She had forgotten how young he looked, but then, he was young. When Liz had first met Sohail Din, more than a year before, he had already been accepted to read Law at Durham University. He was still less than twenty. He had taken a job in his gap year at a small Islamic bookshop in Haringey. Though it was not well paid, he had hoped it would provide an opportunity for religious discussion with other serious-minded young men like himself. But he had soon found that the bookshop was a focal point for radical Islamist doctrine—not at all the version of Islam that Sohail had learned at home and at his local mosque. He had been shocked by the casual talk of fatwas and jihad, then still more to find that some of his fellow employees openly supported the tactics of suicide bombers, even boasting of taking up arms themselves against the West. And finally he had come to realise that some of the people who came into the shop were actively involved in terrorist activities. That was when he had decided to act himself. He had found a police station some distance away and had told his story to a Special Branch officer. He was moved quickly through a well-tried route to MI5 and his first contact there, Liz Carlyle. She had recruited him and had developed him as a long-term agent, persuading him to put off his university career for a year. In the months that followed, Marzipan had provided invaluable information about the comings and goings of people of interest to MI5 and the police.
“It’s very good to see you again, Sohail,” said Liz. “You look well.”
Marzipan put down his book, saying nothing, but gazing at her gently, solemnly, his eyes large through his spectacles. Liz could see that he was on edge.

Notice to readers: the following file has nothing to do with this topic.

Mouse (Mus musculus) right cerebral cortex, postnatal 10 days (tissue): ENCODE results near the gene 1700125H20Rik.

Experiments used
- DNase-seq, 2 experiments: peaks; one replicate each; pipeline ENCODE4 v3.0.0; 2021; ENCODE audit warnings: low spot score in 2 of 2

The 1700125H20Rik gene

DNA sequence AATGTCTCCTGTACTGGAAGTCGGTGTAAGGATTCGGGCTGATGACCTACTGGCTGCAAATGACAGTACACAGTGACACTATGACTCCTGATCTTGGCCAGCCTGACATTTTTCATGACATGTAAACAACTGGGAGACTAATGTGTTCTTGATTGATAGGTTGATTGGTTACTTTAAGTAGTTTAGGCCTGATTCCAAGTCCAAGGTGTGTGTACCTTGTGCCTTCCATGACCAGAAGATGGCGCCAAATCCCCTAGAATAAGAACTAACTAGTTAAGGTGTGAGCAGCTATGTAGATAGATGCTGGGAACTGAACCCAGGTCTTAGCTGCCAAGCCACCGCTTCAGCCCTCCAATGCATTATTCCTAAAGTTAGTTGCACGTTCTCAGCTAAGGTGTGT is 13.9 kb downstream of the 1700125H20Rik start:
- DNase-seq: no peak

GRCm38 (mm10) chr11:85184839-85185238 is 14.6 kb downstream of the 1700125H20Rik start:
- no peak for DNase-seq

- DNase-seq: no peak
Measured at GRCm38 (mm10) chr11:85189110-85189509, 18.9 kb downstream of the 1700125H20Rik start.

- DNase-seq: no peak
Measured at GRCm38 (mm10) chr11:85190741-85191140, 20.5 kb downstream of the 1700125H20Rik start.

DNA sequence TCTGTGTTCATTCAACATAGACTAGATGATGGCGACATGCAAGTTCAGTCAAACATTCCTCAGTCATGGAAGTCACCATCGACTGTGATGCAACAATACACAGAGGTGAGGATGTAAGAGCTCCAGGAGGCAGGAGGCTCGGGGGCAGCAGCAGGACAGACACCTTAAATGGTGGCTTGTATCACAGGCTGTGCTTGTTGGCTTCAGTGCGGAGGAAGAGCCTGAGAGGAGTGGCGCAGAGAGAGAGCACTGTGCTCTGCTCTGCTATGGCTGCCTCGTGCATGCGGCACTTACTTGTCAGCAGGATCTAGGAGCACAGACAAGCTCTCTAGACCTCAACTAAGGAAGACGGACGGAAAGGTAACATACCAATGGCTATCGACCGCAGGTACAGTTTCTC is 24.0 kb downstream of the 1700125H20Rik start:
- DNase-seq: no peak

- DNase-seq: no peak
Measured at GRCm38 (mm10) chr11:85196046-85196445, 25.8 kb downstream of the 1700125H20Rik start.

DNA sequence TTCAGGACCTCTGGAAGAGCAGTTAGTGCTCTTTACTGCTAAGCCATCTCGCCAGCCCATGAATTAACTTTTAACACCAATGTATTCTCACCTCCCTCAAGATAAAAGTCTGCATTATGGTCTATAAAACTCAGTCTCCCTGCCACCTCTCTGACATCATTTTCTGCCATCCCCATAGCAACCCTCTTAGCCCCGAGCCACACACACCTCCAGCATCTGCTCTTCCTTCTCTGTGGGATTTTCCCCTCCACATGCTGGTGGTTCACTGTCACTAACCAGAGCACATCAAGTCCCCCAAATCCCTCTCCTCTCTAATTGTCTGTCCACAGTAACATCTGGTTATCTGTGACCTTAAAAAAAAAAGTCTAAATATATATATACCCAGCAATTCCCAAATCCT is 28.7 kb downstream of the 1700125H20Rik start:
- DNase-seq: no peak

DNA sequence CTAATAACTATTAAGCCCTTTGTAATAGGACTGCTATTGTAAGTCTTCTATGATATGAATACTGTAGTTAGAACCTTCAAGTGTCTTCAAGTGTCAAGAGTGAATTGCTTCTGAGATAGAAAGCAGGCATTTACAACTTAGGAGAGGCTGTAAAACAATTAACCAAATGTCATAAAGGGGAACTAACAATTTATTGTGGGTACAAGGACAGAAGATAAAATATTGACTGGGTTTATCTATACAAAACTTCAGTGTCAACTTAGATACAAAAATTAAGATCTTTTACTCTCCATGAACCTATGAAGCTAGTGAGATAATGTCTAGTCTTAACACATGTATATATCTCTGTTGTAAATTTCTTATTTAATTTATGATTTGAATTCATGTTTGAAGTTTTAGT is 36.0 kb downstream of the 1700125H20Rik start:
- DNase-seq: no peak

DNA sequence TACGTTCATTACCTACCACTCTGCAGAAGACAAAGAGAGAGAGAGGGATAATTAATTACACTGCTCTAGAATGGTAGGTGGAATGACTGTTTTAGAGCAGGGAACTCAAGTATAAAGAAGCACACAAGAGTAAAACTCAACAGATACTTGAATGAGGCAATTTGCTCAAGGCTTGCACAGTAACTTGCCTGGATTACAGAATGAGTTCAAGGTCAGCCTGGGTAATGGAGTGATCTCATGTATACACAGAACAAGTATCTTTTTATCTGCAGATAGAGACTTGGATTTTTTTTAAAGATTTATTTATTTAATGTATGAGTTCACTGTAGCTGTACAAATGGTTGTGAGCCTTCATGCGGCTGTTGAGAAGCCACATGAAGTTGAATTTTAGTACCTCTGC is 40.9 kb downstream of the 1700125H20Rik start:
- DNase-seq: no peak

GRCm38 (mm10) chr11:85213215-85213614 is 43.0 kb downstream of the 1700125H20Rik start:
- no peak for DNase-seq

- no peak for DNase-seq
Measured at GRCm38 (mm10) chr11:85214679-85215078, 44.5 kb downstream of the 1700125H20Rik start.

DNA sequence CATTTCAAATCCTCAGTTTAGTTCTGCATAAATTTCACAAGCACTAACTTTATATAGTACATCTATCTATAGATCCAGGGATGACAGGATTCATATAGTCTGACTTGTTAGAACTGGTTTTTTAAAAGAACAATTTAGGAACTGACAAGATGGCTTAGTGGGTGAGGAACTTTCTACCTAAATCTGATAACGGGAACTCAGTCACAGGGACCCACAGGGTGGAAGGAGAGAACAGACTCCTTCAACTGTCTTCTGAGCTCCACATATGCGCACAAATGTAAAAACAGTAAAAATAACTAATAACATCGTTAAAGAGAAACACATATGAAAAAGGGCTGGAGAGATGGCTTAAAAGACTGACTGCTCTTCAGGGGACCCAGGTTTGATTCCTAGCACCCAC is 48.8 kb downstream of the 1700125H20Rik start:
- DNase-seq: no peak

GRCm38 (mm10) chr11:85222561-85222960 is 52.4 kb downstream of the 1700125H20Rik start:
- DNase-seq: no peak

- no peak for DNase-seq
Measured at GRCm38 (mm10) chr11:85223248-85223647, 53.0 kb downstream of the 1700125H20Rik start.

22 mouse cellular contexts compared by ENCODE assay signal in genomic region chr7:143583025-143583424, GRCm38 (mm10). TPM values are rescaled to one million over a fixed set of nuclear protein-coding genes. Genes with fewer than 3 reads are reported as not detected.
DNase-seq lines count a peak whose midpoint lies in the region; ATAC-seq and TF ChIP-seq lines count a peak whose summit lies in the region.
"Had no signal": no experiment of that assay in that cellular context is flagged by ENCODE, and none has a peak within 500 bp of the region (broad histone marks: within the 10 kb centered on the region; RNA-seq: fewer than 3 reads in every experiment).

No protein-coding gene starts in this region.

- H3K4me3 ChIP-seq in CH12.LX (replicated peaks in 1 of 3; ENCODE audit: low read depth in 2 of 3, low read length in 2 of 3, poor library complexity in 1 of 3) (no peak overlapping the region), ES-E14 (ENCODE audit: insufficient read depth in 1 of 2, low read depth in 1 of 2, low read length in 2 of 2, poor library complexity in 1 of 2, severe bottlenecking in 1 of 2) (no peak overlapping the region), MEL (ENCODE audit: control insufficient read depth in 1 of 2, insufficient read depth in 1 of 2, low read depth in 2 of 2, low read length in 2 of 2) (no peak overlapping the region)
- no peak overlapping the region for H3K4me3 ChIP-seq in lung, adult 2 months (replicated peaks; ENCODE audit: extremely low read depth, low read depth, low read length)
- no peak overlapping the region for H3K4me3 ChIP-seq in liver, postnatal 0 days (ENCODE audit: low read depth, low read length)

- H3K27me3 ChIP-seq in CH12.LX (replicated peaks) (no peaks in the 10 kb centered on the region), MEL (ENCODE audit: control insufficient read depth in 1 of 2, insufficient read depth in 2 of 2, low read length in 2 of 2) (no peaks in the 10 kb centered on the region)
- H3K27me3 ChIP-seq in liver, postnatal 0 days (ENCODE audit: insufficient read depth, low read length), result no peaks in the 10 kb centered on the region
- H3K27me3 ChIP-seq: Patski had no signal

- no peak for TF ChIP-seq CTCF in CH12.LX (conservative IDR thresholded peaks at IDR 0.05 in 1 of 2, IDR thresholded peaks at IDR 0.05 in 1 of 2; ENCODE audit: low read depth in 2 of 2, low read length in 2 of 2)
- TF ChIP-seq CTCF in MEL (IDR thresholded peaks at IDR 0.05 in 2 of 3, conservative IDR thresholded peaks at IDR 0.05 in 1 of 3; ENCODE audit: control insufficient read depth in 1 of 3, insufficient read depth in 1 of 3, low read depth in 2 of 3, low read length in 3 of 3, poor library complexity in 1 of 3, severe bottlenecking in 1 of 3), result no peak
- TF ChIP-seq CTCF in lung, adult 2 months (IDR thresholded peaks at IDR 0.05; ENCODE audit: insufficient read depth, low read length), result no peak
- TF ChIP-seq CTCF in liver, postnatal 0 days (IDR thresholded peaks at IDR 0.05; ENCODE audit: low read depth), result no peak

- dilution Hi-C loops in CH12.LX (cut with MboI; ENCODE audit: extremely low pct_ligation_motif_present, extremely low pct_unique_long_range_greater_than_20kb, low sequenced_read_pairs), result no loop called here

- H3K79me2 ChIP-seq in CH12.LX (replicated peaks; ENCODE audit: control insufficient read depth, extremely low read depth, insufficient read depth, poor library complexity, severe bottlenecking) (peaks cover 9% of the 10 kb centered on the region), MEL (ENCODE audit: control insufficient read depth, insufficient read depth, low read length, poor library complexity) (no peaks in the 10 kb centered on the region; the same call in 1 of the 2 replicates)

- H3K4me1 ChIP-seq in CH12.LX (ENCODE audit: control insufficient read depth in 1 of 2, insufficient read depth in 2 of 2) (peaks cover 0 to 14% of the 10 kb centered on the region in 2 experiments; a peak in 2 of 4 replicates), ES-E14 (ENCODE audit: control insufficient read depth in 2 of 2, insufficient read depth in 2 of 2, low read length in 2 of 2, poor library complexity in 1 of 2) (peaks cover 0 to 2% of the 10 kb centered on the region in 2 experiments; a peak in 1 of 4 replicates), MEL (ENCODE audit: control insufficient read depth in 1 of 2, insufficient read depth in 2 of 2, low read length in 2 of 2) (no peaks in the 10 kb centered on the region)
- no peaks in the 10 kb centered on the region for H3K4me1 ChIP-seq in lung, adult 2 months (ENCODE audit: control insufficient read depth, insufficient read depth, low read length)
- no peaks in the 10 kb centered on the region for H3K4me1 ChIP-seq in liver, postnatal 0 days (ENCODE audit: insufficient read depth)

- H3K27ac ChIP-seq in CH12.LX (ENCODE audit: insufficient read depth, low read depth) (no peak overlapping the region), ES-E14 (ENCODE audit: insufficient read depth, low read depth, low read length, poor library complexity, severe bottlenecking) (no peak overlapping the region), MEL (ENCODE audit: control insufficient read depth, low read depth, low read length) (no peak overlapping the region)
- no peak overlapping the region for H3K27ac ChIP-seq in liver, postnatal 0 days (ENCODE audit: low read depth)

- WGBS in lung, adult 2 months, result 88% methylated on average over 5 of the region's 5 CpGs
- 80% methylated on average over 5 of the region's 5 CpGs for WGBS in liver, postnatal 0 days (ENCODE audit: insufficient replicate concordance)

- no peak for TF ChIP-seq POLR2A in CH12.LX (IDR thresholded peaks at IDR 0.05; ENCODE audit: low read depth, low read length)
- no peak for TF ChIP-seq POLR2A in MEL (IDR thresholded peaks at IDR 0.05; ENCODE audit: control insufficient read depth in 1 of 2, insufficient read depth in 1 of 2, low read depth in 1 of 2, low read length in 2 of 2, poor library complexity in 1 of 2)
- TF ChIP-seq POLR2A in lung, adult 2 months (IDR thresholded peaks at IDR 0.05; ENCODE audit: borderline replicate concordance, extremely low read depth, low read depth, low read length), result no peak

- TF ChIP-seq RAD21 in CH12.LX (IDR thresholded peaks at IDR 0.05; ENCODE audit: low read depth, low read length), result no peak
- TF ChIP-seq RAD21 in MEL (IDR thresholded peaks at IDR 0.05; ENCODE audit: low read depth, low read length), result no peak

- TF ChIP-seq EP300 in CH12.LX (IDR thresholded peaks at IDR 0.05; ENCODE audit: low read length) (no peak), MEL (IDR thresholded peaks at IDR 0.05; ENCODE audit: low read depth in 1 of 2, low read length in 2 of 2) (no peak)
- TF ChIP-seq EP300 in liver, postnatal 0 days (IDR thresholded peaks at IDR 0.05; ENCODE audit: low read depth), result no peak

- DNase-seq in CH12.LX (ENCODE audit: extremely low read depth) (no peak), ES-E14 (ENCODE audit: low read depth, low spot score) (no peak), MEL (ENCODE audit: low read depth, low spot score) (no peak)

“Are you looking forward to university?” she said, wanting to put him more at ease.
“Very much,” he said earnestly.
“Good. You will do very well there, you know. And we are very grateful to you for delaying your studies.” Gently, she made the transition to business. “Your message said you needed to see us urgently. Has something happened?”
Now the young man—not much more than a boy, thought Liz—said, “Two weeks ago, a man visited the bookshop. One of the boys in the shop told me he was an important Imam visiting from Pakistan, and I thought I recognised his face from one of the videos we sell in the shop. I told this to Simon. He said that if the man came back to the shop I should contact him immediately.”
Simon Willis was Dave Armstrong’s working alias. Liz asked, “And you’ve seen this man again?”
Sohail Din nodded. “This afternoon. He did not come into the shop. He was upstairs, with three other men. Young men, though one was older than the others. They were British Asians.”
“Are you sure?”
“I am certain. I heard them speak. You see, I was sent upstairs to fix the video player. Aswan—he works in the shop—had installed it, but today is his day off. He had not connected it properly to the aerial.”
“What were they watching?”
“A video the Imam had brought—there was a stack of them next to the VCR. They had one of these in the machine.”
The door to the café opened and Sohail peered over Liz’s shoulder. But it was only two young women, laden with carrier bags, coming in for coffee after their shopping. Sohail continued, “When I connected the recorder to the aerial I turned on the machine to make sure it was working properly. That’s when I saw part of the video they were watching.”
He paused, and Liz suppressed her impatience and waited for him to resume. “It was a video of this same man, the Imam. He was speaking in Urdu, which I do not understand well—but from hearing it at home I know a little. He was saying that sometimes it was necessary to die for one’s belief; he was talking about a holy war.”
She said, “Did you see any more than that?”
Sohail shook his head. “Not then. I didn’t stay; I didn’t want them to think I was paying much attention.”
“Why do you think they were watching it? I mean, if the Imam was there anyway.”
Sohail paused for a moment. “I have thought carefully about this. It came to my mind that he had come here to tutor the men. Maybe to prepare them.”
Sohail added quietly, “I think he was preparing them for a mission. Perhaps a suicide mission. They talk about these things in the shop.”